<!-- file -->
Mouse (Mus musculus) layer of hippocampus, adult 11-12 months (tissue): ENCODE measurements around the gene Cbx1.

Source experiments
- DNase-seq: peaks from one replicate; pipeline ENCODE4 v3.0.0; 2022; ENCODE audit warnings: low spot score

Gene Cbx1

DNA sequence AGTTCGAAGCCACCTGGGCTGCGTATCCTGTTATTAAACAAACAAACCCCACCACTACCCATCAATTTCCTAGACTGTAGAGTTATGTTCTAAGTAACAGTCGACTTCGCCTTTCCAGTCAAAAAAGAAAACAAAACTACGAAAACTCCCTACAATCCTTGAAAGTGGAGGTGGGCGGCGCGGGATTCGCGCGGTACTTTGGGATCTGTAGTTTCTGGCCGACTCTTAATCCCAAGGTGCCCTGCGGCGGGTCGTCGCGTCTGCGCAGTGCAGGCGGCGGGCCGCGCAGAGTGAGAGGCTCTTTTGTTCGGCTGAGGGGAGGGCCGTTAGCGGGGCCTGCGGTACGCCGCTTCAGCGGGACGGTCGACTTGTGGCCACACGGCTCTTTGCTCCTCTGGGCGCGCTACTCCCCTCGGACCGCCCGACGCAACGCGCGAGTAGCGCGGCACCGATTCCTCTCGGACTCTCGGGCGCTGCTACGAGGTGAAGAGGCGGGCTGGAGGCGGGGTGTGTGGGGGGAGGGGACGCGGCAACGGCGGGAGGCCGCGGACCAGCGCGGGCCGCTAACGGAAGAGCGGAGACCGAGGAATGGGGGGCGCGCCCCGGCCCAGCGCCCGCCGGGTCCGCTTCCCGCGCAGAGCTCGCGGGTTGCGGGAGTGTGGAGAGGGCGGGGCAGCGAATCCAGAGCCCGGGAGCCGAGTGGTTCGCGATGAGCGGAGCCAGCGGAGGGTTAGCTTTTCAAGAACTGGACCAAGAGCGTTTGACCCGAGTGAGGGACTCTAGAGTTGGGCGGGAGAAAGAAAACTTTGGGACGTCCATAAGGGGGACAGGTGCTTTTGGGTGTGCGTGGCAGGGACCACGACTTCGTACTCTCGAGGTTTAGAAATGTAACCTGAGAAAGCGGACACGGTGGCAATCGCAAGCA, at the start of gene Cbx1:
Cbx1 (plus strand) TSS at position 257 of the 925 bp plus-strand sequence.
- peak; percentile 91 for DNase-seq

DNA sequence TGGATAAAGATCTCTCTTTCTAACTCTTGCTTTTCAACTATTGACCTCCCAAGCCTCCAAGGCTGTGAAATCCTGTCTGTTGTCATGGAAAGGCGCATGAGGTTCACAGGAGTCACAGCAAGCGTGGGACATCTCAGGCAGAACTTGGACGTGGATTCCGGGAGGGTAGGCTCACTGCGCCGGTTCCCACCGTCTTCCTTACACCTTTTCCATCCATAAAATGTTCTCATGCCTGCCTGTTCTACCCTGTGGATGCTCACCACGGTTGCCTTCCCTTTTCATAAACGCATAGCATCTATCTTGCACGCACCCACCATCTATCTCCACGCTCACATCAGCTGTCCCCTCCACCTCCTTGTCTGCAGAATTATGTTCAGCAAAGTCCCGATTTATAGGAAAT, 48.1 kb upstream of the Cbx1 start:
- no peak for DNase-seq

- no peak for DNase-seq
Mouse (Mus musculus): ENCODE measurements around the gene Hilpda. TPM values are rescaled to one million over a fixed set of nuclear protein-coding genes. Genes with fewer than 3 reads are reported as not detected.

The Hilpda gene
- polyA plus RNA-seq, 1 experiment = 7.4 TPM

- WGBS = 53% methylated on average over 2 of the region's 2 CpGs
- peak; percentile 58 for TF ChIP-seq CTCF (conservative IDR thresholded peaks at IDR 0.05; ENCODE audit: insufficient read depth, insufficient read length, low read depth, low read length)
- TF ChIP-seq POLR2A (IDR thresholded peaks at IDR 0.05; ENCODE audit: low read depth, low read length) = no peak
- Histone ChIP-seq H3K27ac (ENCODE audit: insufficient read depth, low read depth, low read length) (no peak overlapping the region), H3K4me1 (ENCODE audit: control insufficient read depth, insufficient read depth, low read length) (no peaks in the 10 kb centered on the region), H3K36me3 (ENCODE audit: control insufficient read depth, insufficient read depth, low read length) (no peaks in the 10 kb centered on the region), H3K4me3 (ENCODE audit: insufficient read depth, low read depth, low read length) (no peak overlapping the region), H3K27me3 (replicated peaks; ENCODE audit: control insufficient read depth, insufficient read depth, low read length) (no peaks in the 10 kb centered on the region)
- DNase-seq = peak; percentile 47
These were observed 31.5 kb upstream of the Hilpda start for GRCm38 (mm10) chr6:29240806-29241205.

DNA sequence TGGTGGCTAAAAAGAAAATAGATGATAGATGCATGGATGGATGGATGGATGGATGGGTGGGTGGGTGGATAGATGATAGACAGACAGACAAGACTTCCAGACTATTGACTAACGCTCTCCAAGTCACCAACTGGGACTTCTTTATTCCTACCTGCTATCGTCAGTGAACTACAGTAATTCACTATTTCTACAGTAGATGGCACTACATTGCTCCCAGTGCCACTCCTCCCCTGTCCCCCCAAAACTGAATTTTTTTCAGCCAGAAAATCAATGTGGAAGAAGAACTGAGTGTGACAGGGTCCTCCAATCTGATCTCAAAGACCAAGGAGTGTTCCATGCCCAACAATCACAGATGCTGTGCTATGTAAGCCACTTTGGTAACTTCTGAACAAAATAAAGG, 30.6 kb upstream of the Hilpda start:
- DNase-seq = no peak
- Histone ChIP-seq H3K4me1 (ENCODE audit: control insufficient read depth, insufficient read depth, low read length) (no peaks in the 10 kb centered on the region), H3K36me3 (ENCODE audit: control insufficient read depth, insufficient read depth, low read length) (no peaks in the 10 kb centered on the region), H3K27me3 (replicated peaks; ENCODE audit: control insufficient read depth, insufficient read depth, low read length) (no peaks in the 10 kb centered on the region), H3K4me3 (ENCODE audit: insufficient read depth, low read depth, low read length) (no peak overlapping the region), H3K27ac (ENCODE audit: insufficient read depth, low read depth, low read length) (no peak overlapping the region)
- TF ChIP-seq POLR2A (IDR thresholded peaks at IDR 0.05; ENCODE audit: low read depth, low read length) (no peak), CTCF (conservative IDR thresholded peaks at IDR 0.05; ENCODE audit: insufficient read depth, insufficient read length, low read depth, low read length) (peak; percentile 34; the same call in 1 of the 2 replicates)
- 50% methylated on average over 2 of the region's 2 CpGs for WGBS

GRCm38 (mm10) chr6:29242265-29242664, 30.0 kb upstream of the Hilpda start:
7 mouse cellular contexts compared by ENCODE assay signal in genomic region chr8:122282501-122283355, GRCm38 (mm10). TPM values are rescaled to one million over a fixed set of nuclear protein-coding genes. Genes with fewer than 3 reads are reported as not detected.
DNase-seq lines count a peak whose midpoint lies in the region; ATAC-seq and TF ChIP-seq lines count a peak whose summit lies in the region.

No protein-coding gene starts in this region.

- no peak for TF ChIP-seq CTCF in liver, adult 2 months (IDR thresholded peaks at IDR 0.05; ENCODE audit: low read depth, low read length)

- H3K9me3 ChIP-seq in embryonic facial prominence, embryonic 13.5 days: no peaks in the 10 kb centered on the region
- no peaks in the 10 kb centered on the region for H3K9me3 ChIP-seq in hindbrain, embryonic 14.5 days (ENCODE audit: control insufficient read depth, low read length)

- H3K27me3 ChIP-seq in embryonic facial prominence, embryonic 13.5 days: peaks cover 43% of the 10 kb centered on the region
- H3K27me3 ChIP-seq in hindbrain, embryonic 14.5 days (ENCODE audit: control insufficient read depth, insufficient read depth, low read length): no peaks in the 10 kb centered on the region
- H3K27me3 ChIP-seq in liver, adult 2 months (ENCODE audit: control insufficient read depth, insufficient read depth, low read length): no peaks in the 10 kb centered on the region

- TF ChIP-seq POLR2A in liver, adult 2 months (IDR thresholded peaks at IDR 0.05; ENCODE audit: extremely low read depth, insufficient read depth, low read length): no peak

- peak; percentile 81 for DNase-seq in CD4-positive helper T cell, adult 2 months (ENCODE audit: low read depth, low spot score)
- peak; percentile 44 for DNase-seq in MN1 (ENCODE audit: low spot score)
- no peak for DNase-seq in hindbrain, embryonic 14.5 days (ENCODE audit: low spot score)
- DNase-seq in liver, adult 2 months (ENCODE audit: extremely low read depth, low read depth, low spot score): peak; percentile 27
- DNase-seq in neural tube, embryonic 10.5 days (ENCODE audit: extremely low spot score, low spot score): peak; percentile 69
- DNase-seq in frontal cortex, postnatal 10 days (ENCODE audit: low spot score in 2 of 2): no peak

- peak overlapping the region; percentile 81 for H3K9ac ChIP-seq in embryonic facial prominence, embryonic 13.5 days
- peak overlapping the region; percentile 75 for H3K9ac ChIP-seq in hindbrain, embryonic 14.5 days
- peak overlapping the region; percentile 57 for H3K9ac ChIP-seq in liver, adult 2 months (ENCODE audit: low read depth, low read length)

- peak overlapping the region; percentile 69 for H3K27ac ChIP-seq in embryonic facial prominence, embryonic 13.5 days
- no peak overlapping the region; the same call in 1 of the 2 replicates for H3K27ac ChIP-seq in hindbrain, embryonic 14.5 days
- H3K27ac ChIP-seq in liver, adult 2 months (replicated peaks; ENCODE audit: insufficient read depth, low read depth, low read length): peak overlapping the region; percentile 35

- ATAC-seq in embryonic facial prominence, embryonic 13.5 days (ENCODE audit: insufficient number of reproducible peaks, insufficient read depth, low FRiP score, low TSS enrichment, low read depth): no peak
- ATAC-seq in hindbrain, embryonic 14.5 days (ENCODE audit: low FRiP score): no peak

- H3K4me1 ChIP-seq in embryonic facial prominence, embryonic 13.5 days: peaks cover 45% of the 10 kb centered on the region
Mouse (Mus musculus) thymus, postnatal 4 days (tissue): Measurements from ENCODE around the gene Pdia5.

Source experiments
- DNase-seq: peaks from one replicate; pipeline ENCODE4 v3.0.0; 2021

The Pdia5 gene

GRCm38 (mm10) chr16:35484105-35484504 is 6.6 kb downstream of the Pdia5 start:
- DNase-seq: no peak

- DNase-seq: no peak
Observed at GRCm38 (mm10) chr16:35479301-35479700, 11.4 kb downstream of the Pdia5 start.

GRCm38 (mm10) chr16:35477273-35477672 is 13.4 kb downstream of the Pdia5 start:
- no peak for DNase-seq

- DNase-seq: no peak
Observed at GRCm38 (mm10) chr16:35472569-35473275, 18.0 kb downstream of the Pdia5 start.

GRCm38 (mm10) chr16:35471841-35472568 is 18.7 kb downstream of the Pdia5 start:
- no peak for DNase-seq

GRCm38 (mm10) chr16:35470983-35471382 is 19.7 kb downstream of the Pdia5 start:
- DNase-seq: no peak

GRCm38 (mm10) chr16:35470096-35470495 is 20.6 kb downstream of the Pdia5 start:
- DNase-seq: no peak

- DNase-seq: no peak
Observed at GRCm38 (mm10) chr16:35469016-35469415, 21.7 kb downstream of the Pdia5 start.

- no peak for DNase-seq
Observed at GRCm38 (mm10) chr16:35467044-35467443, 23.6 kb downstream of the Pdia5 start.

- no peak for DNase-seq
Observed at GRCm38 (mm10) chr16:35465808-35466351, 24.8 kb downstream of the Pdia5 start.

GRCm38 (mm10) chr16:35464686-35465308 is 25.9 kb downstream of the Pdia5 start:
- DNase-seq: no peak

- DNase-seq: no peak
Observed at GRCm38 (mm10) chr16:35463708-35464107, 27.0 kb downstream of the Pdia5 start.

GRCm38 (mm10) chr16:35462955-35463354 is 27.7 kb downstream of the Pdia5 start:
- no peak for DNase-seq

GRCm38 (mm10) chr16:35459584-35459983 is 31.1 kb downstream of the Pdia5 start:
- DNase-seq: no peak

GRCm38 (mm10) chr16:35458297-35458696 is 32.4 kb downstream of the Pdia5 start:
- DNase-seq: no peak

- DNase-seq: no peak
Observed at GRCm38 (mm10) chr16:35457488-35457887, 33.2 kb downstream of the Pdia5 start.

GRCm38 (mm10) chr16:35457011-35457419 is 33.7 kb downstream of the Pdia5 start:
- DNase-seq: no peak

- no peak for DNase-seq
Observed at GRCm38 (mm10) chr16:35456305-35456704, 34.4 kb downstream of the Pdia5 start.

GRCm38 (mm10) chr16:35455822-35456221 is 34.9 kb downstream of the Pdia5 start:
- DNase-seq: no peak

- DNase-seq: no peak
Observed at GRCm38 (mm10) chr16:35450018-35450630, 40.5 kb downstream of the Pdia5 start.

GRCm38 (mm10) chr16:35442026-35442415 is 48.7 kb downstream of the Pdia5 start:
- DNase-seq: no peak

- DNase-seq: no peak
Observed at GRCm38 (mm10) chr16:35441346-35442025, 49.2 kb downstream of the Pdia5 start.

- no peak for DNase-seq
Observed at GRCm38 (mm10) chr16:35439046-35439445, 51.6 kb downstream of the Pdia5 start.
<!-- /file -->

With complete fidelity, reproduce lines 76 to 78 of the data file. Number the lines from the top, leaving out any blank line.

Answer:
- DNase-seq: no peak

- DNase-seq: no peak
Observed at GRCm38 (mm10) chr16:35463708-35464107, 27.0 kb downstream of the Pdia5 start.